Autumn Equinox


So, here in the Pacific Northwest, autumn is starting to make itself known – in the cool mornings, bright sunny days without the scorching heat, the coloring of leaves, the winding down of the garden. The mornings will soon start to occasionally be blanketed in fall.

The equinox is that liminal tipping point that comes twice a year, when day and night are in equal balance on the teeter-totter of the year. It is that moment’s pause before the balance shifts toward the light in spring or toward the dark in fall. It signifies the ending of the harvest season, the time to take stock of the abundance we have received and the remnants of which we will carry into and through the winter; likewise what we leave behind to feed the soil for next year’s planting.

And it is also the time of year for reflecting on the personal seeds we planted earlier in the year, and what those seeds yielded. It is the time of year when we begin to take stock of what we have been able to harvest – what we have achieved, accomplished, realized – and what seeds never managed to sprout or thrive, maybe even despite our best efforts.  It is time to celebrate what we have been able to produce and glean, as well as release our grip on what didn’t come to fruition.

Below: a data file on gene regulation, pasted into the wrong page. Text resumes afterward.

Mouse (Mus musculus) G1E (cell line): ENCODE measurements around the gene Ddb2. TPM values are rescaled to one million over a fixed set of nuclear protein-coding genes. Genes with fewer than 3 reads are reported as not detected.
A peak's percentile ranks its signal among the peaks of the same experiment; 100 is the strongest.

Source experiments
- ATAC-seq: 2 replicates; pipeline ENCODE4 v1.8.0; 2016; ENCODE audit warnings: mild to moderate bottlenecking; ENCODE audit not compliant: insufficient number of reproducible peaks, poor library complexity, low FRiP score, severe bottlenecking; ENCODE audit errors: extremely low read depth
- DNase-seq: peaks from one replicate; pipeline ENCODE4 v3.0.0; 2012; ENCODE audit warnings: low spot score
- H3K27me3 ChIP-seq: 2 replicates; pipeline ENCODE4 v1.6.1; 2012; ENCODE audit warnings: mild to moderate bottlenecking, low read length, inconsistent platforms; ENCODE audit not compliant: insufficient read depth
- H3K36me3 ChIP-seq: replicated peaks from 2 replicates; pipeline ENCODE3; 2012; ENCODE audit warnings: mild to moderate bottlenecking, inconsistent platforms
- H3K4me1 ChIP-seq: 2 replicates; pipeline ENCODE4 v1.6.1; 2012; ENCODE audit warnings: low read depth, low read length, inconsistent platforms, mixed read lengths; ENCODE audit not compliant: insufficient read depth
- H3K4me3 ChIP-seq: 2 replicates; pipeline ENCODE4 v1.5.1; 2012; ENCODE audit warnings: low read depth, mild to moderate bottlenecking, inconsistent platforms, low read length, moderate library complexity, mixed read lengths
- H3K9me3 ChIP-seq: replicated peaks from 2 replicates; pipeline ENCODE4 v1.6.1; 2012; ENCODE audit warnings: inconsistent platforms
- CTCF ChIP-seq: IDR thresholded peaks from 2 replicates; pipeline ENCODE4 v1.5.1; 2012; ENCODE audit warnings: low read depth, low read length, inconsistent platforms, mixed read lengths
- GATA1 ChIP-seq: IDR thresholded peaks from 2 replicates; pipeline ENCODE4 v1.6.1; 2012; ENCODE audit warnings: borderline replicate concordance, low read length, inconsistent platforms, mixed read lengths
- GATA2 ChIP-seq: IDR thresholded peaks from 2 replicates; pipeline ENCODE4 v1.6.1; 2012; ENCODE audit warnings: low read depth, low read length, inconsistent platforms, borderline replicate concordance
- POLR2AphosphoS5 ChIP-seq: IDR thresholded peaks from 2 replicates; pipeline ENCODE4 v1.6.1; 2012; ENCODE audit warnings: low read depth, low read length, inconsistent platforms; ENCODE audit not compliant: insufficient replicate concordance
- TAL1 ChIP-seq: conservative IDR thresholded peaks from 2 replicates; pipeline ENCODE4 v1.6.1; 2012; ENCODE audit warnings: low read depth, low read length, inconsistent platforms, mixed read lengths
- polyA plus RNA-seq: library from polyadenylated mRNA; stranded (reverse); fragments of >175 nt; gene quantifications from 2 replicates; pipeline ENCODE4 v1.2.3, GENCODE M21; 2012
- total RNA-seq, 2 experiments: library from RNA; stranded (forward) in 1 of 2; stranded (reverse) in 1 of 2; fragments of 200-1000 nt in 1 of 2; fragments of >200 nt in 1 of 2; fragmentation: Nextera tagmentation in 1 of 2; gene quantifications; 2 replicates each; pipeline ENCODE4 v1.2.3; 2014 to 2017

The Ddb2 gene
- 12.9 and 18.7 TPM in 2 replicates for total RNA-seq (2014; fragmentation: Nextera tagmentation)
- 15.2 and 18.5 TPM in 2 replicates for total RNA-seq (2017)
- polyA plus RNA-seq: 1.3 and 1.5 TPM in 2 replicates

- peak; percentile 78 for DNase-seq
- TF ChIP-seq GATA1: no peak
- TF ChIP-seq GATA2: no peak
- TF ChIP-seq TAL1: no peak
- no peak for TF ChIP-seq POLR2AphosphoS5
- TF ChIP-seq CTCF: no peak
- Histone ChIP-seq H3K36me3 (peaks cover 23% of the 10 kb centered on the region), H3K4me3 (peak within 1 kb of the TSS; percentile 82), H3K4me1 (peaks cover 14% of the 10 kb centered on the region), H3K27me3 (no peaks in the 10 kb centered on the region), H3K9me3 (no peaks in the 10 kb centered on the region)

So, with that in mind, I offer up a writing prompt:

Reflect on the seeds you planted earlier in the year – which of them bore fruit and which lay fallow? What do you celebrate from this year’s harvest, and what must you simply release?


“In holding these two in tension we are reminded that in our letting go we also find abundance.” – Christine Valtners Paintner


(I have written more and have shared others’ wise and inspiring words about the autumn and its equinox here.)